The Cleveland Clinic has reduced its consumption of paper in the ambulatory practice from 1,000 reams a month to fewer than 100 reams per month.
An investment in technology made this possible. And while the cost savings in paper won’t fund a major expansion, it is money that is freed up and can be applied to other areas of need. The information that previously was on sheets of paper is now on a computer, where it can more easily be shared and tracked.
C. Martin Harris, a general internist and CIO of the clinic, says this is just one of the many ways technology is improving the delivery of health care.
“We have deployed an electronic medical record that is used by our physicians,” says Harris. “The system makes some fundamental changes.
Using a computer to enter in a patient’s medical information greatly enhances communication. The second a patient finishes a visit, his or her information is available to every physician involved in that person’s care.
“It reduced our dependency on the paper medical record,” says Harris. “Over the last two years, we have transitioned from a model where we moved 5,000 medical charts per day to a model by the end of the year where we will only be moving a few hundred charts per day.”
As of June 1, physicians stopped all printing except for a sheet of paper summarizing the visit that is given to the patient.
“The other side is, when you are documenting a patient’s care directly onto a computer, it reduces our dependence on dictation and transcription,” says Harris.
In the past, doctors either handwrote the information or dictated it to have it transcribed later into electronic form.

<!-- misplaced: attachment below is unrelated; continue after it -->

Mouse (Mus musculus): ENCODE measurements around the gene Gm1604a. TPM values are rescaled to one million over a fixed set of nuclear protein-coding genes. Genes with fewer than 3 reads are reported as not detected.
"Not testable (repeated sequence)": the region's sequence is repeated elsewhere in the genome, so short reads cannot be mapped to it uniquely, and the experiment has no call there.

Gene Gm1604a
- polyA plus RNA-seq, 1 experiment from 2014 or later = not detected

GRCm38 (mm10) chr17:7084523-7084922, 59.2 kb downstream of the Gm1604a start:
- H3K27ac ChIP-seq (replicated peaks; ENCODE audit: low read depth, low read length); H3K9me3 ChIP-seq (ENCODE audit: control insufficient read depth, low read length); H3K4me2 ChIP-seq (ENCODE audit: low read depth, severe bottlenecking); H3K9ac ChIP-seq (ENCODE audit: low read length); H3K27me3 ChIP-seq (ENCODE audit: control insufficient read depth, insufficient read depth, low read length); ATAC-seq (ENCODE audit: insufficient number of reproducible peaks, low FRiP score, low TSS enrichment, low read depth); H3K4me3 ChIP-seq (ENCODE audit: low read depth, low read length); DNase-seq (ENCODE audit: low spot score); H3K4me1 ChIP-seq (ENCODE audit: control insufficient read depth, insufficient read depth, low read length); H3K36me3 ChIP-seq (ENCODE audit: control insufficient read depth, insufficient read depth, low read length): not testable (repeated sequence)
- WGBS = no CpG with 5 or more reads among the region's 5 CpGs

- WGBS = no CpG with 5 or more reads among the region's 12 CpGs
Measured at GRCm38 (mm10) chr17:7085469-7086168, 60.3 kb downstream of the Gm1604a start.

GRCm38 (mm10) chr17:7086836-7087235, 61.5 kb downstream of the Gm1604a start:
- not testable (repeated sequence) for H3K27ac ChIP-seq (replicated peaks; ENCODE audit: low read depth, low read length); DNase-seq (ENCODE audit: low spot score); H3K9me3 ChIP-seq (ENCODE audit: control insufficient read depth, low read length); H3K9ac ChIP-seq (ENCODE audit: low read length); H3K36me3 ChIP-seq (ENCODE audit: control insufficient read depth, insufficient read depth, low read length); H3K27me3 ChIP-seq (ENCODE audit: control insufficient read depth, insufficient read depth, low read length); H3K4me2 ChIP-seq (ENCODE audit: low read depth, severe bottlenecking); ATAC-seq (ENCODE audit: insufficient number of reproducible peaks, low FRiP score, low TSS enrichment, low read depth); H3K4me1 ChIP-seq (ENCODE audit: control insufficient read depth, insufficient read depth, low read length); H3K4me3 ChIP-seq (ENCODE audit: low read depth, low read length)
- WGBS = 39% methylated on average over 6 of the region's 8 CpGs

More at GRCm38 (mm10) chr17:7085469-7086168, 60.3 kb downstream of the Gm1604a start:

“For a large percentage of visits, physicians can do that online directly using preformatted templates,” says Harris.
Typing a few letters brings up a narrative that eliminates redundant reporting. In the ambulatory and primary care practices, dictation has been reduced by about 70 percent.
Technology is also helping keep patients, especially those with chronic conditions, in better contact with their physicians. The e-Cleveland Clinic MyChart initiative gives patients access to their medical records 24 hours a day, seven days a week over the Internet.
“The technology allows us to not only think about the patients when they are here in the institution but also where the patients spend most of their time, which is at home and work,” says Harris. “The value of the system is tremendous from a patient point of view. The provider can communicate and send messages to the patient. The system allows the patient to take control of their health care.”
The system automatically schedules health maintenance appointments, and based on the patient’s condition, age and sex, lists screening activities that the patient should have done.
“A patient can initiate having these activities scheduled rather than waiting for a reminder from a physician’s office that may or may not happen,” says Harris.
Information flows in both directions. For example, diabetics can enter their blood sugar readings while at work and home into an electronic medical record.
“The physician will now have much more information about a patient and their chronic disease than they would normally have without this technology,” says Harris. “My sense is we are just at the beginning of a real revolution in the model of medical practice, where information technology and medical technology are fundamentally part of the care process, and that we will not be able to deliver the high quality care patients expect without it.” How to reach: Cleveland Clinic, www.clevelandclinic.com